<%@LANGUAGE="VBSCRIPT" CODEPAGE="1252"%> APEGGA Mentoring Handbook





APEGGA recognizes the benefit to society of mentoring and how it supports the goals of every organization. The transfer of skills and knowledge from experienced professionals to less experienced professionals in the organization provides continuity, succession management and continued learning for all involved. Mentoring empowers younger professionals with skills they may traditionally have acquired through trial and error.

Becoming a new professional or MIT can be similar to climbing an unknown mountain without a map or a guide. New climbers may do all right on the lower slopes, but when the going gets tougher they may fall. If they have a guide to help them up and to point out the dangers ahead, they may safely climb higher. On the other hand, without a guide, their next fall may end their career as a climber. All members of APEGGA are encouraged to be actively involved in mentoring activities, either as mentors (guides) or protégés (climbers).

To that end, APEGGA is committed to assisting the mentoring program by facilitating the formation of effective mentoring relationships. This handbook is designed to provide a map to mentorship for mentors, protégés and their managers.

It should not be used as the only resource. APEGGA encourages you to consult the print and electronic references available on the APEGGA web site. Colleagues in other professional associations are also excellent sources of background material on mentoring. There is even a Coaching and Mentoring for Dummies available at your local bookstore.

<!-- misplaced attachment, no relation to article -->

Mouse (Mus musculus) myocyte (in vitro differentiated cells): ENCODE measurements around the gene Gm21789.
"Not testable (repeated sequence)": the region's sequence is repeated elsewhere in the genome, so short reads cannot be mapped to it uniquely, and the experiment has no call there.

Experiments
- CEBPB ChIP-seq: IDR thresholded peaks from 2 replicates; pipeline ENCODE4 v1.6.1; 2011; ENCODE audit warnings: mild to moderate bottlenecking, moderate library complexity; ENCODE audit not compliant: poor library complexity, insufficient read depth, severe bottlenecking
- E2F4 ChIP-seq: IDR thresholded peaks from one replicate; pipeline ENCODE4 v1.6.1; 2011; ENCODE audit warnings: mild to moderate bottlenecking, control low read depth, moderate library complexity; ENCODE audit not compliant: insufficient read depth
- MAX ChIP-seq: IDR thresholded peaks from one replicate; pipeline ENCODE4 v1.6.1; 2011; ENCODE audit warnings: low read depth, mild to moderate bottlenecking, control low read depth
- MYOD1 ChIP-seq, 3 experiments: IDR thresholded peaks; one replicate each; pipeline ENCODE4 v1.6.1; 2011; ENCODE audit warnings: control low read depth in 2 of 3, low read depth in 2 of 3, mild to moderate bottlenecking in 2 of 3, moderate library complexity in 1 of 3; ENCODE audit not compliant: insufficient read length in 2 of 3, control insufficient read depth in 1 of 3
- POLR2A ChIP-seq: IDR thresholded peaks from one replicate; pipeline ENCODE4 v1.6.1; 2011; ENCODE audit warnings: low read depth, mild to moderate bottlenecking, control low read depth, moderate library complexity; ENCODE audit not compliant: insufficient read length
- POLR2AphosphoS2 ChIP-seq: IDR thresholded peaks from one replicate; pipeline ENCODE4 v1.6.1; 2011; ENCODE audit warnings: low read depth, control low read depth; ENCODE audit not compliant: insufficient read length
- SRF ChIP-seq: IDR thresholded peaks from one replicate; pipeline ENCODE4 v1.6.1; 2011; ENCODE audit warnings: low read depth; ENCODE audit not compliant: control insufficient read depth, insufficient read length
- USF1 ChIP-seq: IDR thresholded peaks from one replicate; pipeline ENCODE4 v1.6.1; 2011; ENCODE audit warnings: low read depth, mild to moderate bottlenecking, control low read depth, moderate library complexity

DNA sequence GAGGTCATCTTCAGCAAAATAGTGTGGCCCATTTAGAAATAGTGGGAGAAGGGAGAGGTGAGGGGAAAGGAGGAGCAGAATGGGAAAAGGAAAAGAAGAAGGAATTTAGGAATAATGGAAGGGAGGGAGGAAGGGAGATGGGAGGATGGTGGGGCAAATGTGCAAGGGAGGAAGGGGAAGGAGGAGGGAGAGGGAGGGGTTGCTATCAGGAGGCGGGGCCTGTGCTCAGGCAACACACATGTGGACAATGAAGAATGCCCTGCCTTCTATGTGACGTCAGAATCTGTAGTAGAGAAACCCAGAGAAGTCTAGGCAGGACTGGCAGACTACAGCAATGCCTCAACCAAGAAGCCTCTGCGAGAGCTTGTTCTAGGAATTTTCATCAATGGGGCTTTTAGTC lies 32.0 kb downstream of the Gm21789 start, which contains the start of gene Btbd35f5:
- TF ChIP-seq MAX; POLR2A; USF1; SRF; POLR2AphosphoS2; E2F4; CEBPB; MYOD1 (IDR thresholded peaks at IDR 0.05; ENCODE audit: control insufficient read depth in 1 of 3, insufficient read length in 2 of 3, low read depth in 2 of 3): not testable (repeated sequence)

In today’s workplace, two types of mentoring relationships are generally recognized – informal and facilitated. The APEGGA Mentoring Program is a hybrid of these two styles. In general, mentor/protégé relationships will receive some initial facilitation through workshops, written support materials and possibly through software. The mentor and protégé are then responsible for establishing goals and timelines for their individual mentoring relationships, working toward them and evaluating their efforts. The program is designed to last for one year with personal evaluation at the end of six and 12 months.

This handbook provides best practices, advice and hands-on worksheets that will enable both mentors and protégés to enter into a relationship more confident of each party’s expectations and what can be accomplished. You will find that to work effectively, the relationship should be driven by the protégé whose goals you are trying to achieve. This advice is provided as a result of extensive literature research and working with Alberta companies in launching their mentoring programs in the APEGGA Mentoring Pilot Project. It is strongly recommended that both protégés and mentors keep track of how their relationship is developing by keeping a logbook.

When climbing a mountain, the person on the other end of the lifeline is the most important person on the planet. Mentors hold a lifeline for their protégés.

Copyright © 2004 The Association of Professional Engineers,
Geologists and Geophysicists of Alberta. All rights reserved